While doctors don’t know exactly what causes an eating disorder, different genetic and environmental factors contribute to an increased risk. Adolescence is the peak time for the development of eating disorders, but younger children even display concerns with their appearance and body size and shape.
Some of the signs that your child is developing an eating disorder include:
– A sudden change in eating habits: One example of this is if your child used to eat hamburgers for every meal but is now suddenly a vegetarian.
– Eliminating entire food groups: This might look like your child is choosing not to eat red meat, desserts, or eliminating carbohydrates completely from their diet.
– Not meeting growth expectations. This is especially a common sign of an eating disorder in younger children, who are typically expected to exhibit certain gains in height and weight relative to their age. In these circumstances, a possible sign of an eating disorder would be completely stunted growth.
– Obsession with food. Some adolescents will follow rigid rules around eating, preparing large meals and not engaging in those meals themselves.
How can you prevent your child from having an eating disorder? While there is no clear strategy for preventing eating disorders, as a parent you can try your best to encourage a healthy environment in your home. One way you can do this is trying to avoid talking about your weight in front of your kids. If you are constantly talking about being on a diet, it may make your children concerned about their size as well. A second way to prevent eating disorders in your children is to encourage them to be healthy and strong. Help them to be proud of what their bodies can do instead of constantly focusing on how they look.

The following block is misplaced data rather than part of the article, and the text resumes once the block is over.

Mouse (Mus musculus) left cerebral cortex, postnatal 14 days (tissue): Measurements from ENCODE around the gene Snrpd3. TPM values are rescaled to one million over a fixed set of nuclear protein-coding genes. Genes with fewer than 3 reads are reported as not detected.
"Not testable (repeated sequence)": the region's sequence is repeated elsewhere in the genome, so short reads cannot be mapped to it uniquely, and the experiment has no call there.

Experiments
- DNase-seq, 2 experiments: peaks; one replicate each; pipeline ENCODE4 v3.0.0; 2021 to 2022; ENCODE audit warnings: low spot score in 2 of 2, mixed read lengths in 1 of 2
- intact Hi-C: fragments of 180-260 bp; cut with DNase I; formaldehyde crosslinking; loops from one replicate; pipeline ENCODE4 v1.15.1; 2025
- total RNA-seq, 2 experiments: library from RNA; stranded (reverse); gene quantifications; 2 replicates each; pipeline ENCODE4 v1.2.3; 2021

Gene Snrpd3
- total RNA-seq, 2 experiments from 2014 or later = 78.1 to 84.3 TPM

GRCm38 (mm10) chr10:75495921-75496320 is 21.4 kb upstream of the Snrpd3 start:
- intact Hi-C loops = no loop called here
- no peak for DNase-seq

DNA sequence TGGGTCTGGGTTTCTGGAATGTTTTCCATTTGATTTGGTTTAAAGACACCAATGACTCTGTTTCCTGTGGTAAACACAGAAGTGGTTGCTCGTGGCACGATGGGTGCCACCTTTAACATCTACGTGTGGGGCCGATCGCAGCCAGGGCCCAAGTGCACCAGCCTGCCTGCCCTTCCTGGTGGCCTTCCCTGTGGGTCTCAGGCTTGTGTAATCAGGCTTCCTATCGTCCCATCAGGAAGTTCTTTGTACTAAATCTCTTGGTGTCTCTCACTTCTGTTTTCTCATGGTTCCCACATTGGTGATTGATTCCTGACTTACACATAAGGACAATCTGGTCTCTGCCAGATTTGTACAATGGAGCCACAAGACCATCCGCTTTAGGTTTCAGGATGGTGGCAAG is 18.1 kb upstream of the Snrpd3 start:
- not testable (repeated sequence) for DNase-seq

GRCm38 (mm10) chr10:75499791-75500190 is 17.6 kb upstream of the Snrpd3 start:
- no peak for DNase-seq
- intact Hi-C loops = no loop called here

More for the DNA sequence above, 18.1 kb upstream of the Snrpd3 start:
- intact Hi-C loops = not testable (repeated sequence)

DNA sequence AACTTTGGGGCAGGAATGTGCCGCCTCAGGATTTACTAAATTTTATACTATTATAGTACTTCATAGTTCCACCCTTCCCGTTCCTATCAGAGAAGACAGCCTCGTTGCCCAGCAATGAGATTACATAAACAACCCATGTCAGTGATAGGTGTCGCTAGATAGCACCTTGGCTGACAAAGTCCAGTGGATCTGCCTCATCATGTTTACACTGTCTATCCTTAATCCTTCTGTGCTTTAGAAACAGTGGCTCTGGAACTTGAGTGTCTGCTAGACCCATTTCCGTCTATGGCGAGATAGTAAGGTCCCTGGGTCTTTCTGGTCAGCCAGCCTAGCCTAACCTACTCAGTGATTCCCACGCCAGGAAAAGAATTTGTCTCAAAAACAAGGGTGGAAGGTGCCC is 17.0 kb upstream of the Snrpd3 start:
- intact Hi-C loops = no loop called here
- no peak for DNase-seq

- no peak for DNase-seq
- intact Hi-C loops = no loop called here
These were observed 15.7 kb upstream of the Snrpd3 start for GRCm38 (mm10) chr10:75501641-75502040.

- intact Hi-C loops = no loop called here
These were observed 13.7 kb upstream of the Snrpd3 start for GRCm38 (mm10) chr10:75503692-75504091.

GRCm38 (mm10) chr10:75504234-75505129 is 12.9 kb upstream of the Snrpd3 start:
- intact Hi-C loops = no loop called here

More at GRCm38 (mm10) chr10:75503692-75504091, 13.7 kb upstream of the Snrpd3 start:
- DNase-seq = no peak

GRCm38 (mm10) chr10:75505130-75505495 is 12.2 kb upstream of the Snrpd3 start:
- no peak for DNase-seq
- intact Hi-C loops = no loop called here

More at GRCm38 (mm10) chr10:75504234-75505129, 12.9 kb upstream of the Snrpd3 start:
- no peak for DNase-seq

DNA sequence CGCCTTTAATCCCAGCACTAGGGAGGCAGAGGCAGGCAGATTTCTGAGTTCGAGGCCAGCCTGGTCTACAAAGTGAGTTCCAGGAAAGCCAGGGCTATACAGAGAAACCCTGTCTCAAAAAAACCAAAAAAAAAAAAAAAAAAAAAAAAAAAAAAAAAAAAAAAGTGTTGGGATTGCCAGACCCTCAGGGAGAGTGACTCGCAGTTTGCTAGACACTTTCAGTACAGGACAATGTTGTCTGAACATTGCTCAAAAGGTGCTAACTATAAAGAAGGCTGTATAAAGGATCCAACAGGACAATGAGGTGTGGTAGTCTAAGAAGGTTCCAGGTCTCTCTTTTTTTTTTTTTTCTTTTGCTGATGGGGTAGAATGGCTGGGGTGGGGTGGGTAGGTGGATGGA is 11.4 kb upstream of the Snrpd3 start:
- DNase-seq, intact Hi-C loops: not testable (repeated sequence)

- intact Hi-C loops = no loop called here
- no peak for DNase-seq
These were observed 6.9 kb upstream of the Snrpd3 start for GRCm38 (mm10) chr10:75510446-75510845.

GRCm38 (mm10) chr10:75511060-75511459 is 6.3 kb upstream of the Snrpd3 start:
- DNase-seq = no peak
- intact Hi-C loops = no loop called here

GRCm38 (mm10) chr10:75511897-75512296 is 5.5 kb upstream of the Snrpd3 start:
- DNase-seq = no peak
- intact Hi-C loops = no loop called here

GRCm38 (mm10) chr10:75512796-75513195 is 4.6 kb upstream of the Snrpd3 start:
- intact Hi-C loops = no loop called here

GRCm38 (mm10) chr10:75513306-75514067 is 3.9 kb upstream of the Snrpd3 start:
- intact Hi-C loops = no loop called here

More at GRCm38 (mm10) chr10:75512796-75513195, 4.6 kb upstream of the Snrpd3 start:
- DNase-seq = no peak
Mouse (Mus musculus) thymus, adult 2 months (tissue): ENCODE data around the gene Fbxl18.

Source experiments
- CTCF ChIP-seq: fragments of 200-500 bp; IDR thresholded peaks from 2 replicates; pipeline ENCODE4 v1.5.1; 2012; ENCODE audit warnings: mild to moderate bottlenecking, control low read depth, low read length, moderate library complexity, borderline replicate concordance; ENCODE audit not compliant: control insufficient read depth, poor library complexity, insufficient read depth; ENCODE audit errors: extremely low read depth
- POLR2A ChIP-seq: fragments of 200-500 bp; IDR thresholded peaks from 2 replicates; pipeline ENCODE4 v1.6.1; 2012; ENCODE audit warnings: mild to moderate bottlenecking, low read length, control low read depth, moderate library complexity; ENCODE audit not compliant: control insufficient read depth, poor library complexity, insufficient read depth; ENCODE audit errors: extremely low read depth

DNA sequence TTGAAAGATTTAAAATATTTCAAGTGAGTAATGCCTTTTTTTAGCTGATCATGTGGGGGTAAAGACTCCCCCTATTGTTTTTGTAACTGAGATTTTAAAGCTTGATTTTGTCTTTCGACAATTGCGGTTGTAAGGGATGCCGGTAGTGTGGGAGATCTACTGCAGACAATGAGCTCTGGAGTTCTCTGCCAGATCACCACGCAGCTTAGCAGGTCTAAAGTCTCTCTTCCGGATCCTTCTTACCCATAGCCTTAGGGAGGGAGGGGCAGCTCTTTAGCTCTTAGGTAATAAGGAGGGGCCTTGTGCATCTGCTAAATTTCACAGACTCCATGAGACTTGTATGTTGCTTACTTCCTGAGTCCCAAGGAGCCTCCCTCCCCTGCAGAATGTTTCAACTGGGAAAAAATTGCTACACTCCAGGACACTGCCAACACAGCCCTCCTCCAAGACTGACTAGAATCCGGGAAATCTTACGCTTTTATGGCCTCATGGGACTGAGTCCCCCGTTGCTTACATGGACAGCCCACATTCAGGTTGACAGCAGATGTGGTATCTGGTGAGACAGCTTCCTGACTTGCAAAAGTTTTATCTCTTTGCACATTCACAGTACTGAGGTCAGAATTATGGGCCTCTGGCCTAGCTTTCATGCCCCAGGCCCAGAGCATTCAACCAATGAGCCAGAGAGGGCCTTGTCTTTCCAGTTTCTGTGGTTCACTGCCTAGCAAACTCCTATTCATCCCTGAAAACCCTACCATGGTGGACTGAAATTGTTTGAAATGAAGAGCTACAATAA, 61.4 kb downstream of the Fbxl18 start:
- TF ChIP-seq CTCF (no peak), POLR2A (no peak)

If you suspect that your child has an eating disorder, learn more about the signs and symptoms and seek help early. Early intervention helps kids have a better prognosis than if you let the symptoms of an eating disorder continue. Contact the Family Resource Center at St. Louis Children’s Hospital at 314.454.2350 or ask your pediatrician for more advice.
Visit Children’s MomDocs (a blog by mom physicians at St Louis Children’s Hospital and Washington University School of Medicine): http://bit.ly/2aWyi43
Learn more about St. Louis Children’s Hospital –
Find a Physician, Get Directions, Request an Appointment, See current ER Wait Times
Want to hear more from St. Louis Children’s Hospital?
Subscribe to the St Louis Children’s Hospital YouTube Channel:
Like us on Facebook: https://www.facebook.com/stlchildrens
Follow us on Twitter: https://twitter.com/STLChildrens
Learn More About Donating on YouTube: https://support.google.com/youtube/?p…’
The St. Louis Children’s Hospital YouTube station is intended as a reference and information source only. If you suspect you have a health problem, you should seek immediate care with the appropriate health care professionals. The information in this web site is not a substitute for professional care, and must not be used for self-diagnosis or treatment. For help finding a doctor, St. Louis Children’s Hospital Answer Line may be of assistance at 314.454.KIDS (5437). The opinions expressed in these videos are those of the individual writers, not necessarily St. Louis Children’s Hospital or Washington University School of Medicine. BJC HealthCare and Washington University School of Medicine assume no liability for the information contained in this web site or for its use.